Sunshine and zodiac tours watching transient Orcas - what a perfect start to this Sunday!
It’s been an amazing week on the Salish Sea with sunny weather and 22 straight days of daily whale sightings!
We've had some amazing moments this week! Our passengers and crew who had the extraordinary opportunity to see the newborn calf, L-119 double spy-hopping and playing with Mom (L-77)!
Calf's less than a year old have orange colouring on their white patches, also known as the saddle-patches. All of the orcas from the Southern Resident population are fish eaters, not mammal eaters, and all together there are about 85 orcas. The L Pod, in particular, has 41 members, making it the largest of the three groups. These orcas feed mostly on Chinook salmon, which are the largest species of Pacific salmon, thus making them the most nutritious fish for the resident orca to hunt. The Chinook salmon move from the open ocean, up the Straight of Juan de Fuca, and enter freshwater rivers like the Fraser River to spawn and then die. The Southern Resident Orca population follows these runs, making the waters off Victoria and the San Juan Islands one of the best locations for observing resident orcas in the world.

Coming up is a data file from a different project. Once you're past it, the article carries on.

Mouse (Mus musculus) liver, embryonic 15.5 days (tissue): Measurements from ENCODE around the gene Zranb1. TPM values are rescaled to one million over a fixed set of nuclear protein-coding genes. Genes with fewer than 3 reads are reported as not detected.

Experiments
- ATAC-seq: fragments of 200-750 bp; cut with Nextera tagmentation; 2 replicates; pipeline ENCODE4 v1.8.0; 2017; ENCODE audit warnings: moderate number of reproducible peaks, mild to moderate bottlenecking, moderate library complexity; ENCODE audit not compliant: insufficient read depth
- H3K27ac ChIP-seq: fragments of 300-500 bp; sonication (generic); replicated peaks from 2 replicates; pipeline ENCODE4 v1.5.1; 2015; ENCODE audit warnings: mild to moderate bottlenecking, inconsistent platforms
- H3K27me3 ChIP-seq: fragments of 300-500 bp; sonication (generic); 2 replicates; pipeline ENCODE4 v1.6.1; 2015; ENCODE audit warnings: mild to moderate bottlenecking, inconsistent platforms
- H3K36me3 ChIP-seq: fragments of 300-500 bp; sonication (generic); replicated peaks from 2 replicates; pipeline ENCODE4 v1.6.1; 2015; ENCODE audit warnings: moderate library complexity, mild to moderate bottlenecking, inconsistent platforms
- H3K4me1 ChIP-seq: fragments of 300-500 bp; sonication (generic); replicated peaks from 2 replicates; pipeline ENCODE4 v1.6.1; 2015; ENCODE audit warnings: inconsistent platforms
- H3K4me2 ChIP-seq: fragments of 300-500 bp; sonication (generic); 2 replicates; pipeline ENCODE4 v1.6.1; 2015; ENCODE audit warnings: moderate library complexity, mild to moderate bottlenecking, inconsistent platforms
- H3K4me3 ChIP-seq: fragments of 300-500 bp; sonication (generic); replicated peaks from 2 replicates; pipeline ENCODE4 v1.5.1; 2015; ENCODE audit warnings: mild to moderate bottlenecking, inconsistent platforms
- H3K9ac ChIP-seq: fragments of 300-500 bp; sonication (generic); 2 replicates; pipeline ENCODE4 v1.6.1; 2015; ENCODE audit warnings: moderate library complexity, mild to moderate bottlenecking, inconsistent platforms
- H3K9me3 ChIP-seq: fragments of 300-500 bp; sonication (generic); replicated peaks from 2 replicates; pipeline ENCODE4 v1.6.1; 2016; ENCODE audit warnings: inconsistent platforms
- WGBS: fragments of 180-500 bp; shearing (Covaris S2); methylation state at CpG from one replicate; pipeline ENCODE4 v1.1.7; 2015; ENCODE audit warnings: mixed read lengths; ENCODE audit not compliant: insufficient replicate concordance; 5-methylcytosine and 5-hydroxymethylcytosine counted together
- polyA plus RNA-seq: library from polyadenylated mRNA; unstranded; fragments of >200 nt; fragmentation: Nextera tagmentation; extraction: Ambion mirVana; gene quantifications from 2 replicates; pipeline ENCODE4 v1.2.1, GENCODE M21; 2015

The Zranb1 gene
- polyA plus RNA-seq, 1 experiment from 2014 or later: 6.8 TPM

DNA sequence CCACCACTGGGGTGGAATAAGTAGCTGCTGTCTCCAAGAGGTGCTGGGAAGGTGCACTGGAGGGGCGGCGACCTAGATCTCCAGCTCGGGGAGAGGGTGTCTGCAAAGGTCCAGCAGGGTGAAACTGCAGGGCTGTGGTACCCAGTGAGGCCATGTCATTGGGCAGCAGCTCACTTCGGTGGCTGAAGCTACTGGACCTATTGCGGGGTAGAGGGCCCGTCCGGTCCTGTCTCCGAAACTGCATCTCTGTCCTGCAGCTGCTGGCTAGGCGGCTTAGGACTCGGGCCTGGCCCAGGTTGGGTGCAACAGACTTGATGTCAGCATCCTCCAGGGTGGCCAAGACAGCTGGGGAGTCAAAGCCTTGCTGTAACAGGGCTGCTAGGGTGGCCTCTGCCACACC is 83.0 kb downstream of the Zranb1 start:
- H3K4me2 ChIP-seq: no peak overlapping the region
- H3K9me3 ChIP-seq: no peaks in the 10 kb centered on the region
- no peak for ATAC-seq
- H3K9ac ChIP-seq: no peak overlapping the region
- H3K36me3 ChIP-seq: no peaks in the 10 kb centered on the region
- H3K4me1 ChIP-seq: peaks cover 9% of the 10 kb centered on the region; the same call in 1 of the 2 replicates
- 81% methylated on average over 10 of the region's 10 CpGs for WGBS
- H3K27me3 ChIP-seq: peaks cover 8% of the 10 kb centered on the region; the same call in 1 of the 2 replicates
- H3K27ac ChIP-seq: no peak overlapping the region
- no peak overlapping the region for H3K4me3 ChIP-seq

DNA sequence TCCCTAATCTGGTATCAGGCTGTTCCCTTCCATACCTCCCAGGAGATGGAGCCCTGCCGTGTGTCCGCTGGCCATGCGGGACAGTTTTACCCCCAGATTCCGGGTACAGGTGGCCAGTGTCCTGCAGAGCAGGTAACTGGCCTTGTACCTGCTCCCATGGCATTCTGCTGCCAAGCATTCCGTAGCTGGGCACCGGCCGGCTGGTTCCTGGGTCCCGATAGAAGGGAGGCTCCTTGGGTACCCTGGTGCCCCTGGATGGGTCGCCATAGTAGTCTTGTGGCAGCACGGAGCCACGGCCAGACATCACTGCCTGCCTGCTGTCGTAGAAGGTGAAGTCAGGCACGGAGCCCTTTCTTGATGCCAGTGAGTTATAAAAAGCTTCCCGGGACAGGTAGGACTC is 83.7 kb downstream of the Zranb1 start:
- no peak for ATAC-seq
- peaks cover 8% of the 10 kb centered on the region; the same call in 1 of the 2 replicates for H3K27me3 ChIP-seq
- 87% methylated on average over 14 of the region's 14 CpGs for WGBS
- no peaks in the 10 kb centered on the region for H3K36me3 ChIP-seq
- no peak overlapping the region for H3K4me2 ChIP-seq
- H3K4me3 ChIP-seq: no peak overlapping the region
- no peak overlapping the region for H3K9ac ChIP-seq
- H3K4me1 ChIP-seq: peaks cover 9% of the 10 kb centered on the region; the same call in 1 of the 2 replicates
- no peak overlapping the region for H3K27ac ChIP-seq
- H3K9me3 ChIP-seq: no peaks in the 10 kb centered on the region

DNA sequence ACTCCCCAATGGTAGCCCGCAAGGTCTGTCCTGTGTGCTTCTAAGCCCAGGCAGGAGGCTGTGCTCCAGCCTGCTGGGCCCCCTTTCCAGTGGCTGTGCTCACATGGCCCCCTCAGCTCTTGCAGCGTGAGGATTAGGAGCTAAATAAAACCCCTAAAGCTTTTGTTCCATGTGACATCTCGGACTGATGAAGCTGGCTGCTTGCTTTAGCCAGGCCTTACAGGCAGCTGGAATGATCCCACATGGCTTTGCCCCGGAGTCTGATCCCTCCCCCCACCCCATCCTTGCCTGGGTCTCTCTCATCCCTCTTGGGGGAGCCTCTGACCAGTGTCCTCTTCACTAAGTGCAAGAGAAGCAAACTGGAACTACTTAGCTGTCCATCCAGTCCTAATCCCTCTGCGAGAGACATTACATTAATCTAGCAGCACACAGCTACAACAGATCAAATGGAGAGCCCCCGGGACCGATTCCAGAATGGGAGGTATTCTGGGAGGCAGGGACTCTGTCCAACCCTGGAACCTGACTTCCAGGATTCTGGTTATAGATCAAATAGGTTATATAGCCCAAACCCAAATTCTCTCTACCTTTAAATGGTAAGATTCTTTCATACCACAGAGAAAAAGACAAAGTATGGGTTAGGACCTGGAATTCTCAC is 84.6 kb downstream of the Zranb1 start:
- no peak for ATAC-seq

Almost an entire pod was out this week and it was an amazing site to see all the whales together. It was also been an incredible week for our avid birder passengers. We've had multiple sightings of Black Guillemots, Rhinoceros Auklets, Brandt's Cormorants, Great Blue Herons, and of course, our resident favourite, the stunning and majestic Bald Eagle! We also had the chance to see the largest and oldest L-pod male, Mega (L-41).
By far, our most amazing moment of the week was getting to watch humpback whales lunge-feeding. This spectacular behavior is rarely seen in Victoria. Lunge-feeding is a behavior in which the whale lunges at its prey with its mouth agape. When lunge-feeding, the throat of the whale expands and the baleen plates are clearly visible hanging from the roof of the whales upper jaw. It is a behavior that many of our team only sees a few times in their career! Did you know that male humpbacks are the only whales that can sing? Males sing during the mating season to attract females and warn other males of their presence. A male's song is a series of exact notes that lasts an average of 20 minutes before it is repeated.
Check out our Captain's Log to read every detail from each trip we take.
We're looking forward to sharing more amazing moments and amazing photo's with you! If you have not had the opportunity to experience the magic of viewing the amazing wildlife in person, come and see us soon!